Mizzou MCAA chapter takes third in national competition


Mizzou’s chapter named their company Star Solutions and made a more than 60 page proposal outlining a precise budget, fabrication and installation processes and safety procedures. Four judges watched their presentation, then asked questions over a 10-minute period. Photo courtesy of Ahmad Atallah.

Mizzou’s chapter of the Mechanical Contractors Association of America (MCAA) took home third place in the MCAA Student Competition at the MCAA National Convention last week in Phoenix.

Each year, the national organization of MCAA presents university student chapters with a major construction project where they were the prime contractors in charge of design and execution. For this year’s project, chapters were tasked with all plumbing, piping and HVAC systems included in a stadium addition to Memorial Stadium at Indiana University according to the MCAA website.

Mizzou MCAA was one of four finalists in the nationwide contest, which seeks to crown the top student mechanical contracting team in the country. The other finalists were McMaster University, Milwaukee School of Engineering and Wentworth Institute of Technology.

Mizzou’s chapter named their company Star Solutions and made a more than 60 page proposal outlining a precise budget, fabrication and installation processes and safety procedures. Four judges watched their presentation, then asked questions over a 10-minute period.

Ahmad Atallah, Mizzou MCAA president and project executive for the competition, estimated that the chapter put in 190 hours of work making the project plan and determining the numbers. He credited the organization and the student competition for igniting his passion and providing a possible new career path.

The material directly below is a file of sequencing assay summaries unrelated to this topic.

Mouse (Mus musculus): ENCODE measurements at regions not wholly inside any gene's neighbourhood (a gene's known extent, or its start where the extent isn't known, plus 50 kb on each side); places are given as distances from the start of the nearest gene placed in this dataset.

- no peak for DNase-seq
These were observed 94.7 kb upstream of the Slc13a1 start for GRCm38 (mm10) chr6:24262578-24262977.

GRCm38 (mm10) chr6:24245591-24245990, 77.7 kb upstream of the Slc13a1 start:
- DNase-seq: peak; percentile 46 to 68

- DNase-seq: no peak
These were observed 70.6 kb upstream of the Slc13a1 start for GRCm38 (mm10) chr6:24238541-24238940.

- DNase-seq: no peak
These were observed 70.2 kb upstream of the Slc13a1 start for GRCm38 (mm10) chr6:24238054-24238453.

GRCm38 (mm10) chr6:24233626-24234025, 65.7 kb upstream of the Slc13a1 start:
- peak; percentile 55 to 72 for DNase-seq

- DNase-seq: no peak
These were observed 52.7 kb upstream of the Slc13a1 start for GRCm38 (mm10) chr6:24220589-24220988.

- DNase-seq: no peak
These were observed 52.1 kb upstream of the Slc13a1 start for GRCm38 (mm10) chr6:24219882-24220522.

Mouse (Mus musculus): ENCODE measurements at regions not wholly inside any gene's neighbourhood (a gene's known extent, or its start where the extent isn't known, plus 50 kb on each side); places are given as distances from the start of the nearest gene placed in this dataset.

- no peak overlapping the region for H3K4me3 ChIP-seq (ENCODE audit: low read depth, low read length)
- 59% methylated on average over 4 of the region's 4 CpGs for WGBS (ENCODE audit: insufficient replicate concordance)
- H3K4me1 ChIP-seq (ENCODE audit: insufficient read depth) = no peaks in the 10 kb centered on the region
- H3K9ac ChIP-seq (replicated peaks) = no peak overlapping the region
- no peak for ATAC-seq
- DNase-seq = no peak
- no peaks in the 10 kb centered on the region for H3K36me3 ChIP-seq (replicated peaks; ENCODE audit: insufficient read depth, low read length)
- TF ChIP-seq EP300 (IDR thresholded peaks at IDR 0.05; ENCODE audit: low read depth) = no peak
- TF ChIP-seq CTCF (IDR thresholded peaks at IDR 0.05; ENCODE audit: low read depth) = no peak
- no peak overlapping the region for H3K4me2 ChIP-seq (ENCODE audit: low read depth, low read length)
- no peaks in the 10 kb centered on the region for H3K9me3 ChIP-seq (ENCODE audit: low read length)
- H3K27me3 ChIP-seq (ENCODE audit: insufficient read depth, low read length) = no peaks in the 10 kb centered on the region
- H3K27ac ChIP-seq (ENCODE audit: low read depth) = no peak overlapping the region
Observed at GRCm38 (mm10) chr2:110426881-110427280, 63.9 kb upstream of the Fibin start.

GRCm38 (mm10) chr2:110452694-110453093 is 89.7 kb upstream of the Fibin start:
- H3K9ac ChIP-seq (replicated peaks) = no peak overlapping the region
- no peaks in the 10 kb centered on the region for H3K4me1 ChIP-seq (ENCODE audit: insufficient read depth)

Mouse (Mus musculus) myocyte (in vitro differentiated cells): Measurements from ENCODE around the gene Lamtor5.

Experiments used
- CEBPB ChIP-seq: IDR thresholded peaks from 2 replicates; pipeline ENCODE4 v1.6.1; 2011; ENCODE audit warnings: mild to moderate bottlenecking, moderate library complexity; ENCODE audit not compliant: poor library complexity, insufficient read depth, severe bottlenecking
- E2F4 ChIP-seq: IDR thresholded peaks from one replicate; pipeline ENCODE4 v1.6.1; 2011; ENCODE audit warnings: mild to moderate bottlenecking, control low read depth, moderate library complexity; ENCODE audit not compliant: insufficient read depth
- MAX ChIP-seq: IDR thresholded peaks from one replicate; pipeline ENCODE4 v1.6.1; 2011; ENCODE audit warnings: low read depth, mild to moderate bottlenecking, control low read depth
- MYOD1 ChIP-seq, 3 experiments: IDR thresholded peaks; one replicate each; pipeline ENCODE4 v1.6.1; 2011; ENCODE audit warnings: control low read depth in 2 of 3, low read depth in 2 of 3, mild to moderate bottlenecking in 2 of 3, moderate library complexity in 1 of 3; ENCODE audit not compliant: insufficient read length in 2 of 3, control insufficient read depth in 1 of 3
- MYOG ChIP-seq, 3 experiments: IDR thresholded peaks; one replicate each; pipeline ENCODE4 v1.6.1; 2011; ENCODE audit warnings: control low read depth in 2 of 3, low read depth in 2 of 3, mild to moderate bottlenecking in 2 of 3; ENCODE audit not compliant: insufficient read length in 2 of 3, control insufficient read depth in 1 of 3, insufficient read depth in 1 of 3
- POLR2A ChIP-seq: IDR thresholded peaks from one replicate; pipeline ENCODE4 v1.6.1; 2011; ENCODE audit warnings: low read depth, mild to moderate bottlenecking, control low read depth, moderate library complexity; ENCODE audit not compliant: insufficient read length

“For me, I went from not wanting to be involved to president to then project executive. It was really exciting for me. It opened a new career,” he said. “I really appreciate what the MCAA is doing.”

The team consisted of 14 students from various engineering backgrounds and a journalism student, all of whom became experts on various aspects of the proposal. As project executive, Atallah managed each part of the project.

“I kind of made everyone pick what subject they’d like to strengthen themselves in. So I had one who was interested in plumbing and one who had design ideas,” he said. “They all gained plenty of experience through managing their position.”

Paige Theby is one of the new members of MCAA who was surprised by all the opportunities the organization has offered her. At an MCAA conference in September, Theby got an internship with Johnson Controls that she said she never would have been introduced to if it weren’t for MCAA.

“I didn’t even realize that it was going to affect my life as much as it has,” she said.



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